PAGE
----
For decades, there were only two types of poker tournaments. You had your straight freezeout events and you had re-buy tournaments. Some poker players started to complain that re-buy tournament didn’t favor amateur players because pros could simply buy their way to victory. As such, those events began to fall by the wayside.
A new format later arose known as re-entry. Unlike a re-buy event, a re-entry event requires a player to put up another buy-in and come back into the event like they are a new player. In recent years, these events have grown in popularity to the point where they are a staple of nearly ever poker tournament series both live and online.
While enjoyed by many, there are a percentage of poker players that still go out of their way to avoid playing in re-entry events. That begs the question whether re-entry events are good or bad for the game of poker.
We know you hate hearing this phrase but “it depends.” There are both good points and bad points to re-entry tournaments. Let’s take a look at a few.
Re-Entry Events Increase “Participation” and Prize Pools
One major point many argue in favor of re-entry events is the fact that they increase overall participation and increase prize pools. For many events, there is going to be a physical cap on the number of players that attend an event. One way to get around this limitation is with re-entry.
Let’s say you run a poker series and even with your best efforts, freezeouts only max out around 400 players. With a re-entry event, you can easily see total participation shoot up 20% or more depending on how long the re-entry period lasts or if there are multiple Day 1s.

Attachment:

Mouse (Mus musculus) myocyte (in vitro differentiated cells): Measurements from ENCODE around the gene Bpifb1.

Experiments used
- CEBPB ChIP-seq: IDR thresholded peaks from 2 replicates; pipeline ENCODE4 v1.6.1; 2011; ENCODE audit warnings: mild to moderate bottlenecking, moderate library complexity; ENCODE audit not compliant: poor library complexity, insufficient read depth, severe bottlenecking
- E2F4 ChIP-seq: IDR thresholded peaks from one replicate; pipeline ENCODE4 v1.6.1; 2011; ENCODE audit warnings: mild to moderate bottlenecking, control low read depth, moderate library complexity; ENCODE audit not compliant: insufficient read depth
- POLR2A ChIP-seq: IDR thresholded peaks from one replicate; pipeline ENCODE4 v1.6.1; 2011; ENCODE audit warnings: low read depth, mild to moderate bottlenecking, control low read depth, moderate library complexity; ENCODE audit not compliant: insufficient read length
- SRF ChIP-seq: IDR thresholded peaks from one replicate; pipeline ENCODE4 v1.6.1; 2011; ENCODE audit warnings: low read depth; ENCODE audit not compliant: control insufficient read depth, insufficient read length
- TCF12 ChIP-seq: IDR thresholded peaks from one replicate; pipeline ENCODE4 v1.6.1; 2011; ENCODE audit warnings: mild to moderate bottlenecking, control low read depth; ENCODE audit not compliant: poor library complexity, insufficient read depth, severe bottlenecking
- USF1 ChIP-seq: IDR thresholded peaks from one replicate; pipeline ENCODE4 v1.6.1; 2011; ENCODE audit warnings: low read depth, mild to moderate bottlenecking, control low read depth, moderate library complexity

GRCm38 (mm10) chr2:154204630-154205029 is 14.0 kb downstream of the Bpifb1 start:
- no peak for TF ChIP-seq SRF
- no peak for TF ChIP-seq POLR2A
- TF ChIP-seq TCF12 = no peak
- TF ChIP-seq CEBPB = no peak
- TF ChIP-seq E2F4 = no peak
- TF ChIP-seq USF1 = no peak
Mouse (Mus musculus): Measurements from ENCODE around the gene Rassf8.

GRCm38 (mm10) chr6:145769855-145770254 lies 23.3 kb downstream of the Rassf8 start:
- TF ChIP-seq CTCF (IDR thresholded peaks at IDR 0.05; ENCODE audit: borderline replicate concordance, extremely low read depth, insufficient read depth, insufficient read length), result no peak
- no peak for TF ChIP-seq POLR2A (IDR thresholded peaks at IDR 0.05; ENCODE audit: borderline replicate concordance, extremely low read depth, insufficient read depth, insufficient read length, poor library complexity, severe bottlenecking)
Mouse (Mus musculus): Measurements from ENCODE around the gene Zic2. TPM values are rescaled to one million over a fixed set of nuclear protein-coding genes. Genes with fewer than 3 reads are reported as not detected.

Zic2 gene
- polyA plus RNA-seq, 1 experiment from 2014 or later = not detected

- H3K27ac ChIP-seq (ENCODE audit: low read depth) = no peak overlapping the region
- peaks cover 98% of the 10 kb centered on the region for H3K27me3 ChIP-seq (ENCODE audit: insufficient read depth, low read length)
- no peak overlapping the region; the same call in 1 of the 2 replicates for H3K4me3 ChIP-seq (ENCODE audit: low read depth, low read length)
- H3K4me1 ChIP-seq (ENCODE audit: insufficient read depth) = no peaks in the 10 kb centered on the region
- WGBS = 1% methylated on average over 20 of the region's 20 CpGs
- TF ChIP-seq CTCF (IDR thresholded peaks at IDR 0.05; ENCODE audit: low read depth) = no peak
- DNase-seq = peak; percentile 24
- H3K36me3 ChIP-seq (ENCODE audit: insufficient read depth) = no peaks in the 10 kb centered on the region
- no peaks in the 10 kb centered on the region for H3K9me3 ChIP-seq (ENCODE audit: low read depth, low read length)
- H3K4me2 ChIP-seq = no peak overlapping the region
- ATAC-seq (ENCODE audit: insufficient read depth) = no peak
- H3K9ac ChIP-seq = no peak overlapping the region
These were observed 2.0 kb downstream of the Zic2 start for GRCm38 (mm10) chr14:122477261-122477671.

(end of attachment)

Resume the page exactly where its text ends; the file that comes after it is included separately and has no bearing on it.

Every time a person re-enters, that’s another buy-in that is added to the pool. Automatically you are going to get larger prize pools because there are a percentage of players that are going to re-enter the event. This benefits the players that make the money in the tournament and the event as a whole as it bolsters the numbers and the prize pools.
In the current poker economy, players want to play in events with guarantees. Knowing this, casinos have to devise a way to make the those guarantees appealing enough to draw in players. That is why you are seeing an increasing number of guaranteed events become re-entry events.
For many casinos, re-entry tournaments are the only way that they are going to make their guarantees. Online poker started the trend and now that trend has carried over into the live arena.
Re-Entry Forces Players to Rethink Bankroll and Playing Strategies
Two things that your average player views as a negative in terms of re-entry tournaments is the shift in both playing and bankroll strategies for these events. First, most serious or pro players are forced to adjust their bankroll strategy if they hope to remain competitive.
You can’t just into these events with a single bullet and expect to always be able to compete. While you will certainly have events where you can get away with just firing a single bullet, others will virtually require you to fire extra bullets due to the next point.
Due to the ability to re-enter, a number of players employ a hyper-aggressive and sometimes even a lottery-style strategy to these events. Their purpose is to build a massive stack to go deep in the event. If they bust out during the re-entry period, they pony up another buy-in and try again.